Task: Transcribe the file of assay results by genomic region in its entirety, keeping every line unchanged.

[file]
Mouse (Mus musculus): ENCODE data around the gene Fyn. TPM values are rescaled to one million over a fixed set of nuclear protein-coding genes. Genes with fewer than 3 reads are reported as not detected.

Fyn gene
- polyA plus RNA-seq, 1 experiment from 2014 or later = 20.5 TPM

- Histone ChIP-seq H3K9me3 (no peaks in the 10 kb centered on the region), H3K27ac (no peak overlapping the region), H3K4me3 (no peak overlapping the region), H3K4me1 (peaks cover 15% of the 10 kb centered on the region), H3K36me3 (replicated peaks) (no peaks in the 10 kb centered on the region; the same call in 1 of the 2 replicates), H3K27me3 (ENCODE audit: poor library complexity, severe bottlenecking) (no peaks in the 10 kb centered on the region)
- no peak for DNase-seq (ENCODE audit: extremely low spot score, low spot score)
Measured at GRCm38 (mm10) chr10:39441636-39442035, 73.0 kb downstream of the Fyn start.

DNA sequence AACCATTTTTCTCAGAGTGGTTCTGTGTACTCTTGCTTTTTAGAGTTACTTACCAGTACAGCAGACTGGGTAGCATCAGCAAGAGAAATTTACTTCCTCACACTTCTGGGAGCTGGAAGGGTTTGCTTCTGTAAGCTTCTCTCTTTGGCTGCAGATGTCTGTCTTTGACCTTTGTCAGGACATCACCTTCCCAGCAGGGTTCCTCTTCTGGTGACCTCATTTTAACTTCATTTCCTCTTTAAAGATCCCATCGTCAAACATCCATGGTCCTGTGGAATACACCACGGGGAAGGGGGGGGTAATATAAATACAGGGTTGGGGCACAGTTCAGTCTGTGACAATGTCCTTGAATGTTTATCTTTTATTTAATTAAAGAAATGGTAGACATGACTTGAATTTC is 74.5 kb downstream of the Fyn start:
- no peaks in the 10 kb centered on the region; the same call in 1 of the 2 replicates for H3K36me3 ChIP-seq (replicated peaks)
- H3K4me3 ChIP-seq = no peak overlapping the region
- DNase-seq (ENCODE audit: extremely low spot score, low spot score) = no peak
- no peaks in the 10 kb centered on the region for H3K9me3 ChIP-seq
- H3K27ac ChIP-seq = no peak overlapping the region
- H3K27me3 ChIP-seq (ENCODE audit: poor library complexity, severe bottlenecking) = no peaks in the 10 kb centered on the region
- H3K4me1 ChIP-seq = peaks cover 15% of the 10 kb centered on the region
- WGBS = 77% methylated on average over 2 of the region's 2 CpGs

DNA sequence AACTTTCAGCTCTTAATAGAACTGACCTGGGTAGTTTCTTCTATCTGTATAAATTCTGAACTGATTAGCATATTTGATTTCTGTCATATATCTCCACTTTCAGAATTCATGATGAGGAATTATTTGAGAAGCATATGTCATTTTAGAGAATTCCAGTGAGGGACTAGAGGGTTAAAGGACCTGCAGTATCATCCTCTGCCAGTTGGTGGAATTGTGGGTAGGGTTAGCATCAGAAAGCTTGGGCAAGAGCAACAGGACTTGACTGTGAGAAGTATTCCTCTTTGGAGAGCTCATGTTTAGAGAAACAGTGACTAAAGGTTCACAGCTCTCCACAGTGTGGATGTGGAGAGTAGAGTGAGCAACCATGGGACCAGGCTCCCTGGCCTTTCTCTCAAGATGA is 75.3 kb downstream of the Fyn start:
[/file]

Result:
Mouse (Mus musculus): ENCODE data around the gene Fyn. TPM values are rescaled to one million over a fixed set of nuclear protein-coding genes. Genes with fewer than 3 reads are reported as not detected.

Fyn gene
- polyA plus RNA-seq, 1 experiment from 2014 or later = 20.5 TPM

- Histone ChIP-seq H3K9me3 (no peaks in the 10 kb centered on the region), H3K27ac (no peak overlapping the region), H3K4me3 (no peak overlapping the region), H3K4me1 (peaks cover 15% of the 10 kb centered on the region), H3K36me3 (replicated peaks) (no peaks in the 10 kb centered on the region; the same call in 1 of the 2 replicates), H3K27me3 (ENCODE audit: poor library complexity, severe bottlenecking) (no peaks in the 10 kb centered on the region)
- no peak for DNase-seq (ENCODE audit: extremely low spot score, low spot score)
Measured at GRCm38 (mm10) chr10:39441636-39442035, 73.0 kb downstream of the Fyn start.

DNA sequence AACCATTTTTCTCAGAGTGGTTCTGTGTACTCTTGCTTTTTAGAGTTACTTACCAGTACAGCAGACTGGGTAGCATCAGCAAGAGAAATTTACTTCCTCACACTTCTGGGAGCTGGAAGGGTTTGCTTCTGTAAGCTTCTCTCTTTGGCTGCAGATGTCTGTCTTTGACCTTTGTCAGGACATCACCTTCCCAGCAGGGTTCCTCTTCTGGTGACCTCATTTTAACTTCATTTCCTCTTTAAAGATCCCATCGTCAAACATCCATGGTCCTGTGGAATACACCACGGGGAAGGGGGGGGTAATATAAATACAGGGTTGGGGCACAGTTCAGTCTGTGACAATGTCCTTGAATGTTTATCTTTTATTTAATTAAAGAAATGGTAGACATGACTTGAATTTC is 74.5 kb downstream of the Fyn start:
- no peaks in the 10 kb centered on the region; the same call in 1 of the 2 replicates for H3K36me3 ChIP-seq (replicated peaks)
- H3K4me3 ChIP-seq = no peak overlapping the region
- DNase-seq (ENCODE audit: extremely low spot score, low spot score) = no peak
- no peaks in the 10 kb centered on the region for H3K9me3 ChIP-seq
- H3K27ac ChIP-seq = no peak overlapping the region
- H3K27me3 ChIP-seq (ENCODE audit: poor library complexity, severe bottlenecking) = no peaks in the 10 kb centered on the region
- H3K4me1 ChIP-seq = peaks cover 15% of the 10 kb centered on the region
- WGBS = 77% methylated on average over 2 of the region's 2 CpGs

DNA sequence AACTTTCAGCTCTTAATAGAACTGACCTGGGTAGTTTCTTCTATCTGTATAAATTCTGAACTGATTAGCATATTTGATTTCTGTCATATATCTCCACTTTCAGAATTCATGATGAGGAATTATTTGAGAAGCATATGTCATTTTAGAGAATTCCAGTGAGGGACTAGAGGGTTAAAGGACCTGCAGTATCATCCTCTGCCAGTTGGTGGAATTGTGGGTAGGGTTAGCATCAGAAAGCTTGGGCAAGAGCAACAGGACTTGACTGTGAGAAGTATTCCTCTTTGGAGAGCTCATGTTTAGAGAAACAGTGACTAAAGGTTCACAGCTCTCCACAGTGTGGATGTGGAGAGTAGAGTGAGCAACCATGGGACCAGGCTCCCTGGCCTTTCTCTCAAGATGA is 75.3 kb downstream of the Fyn start: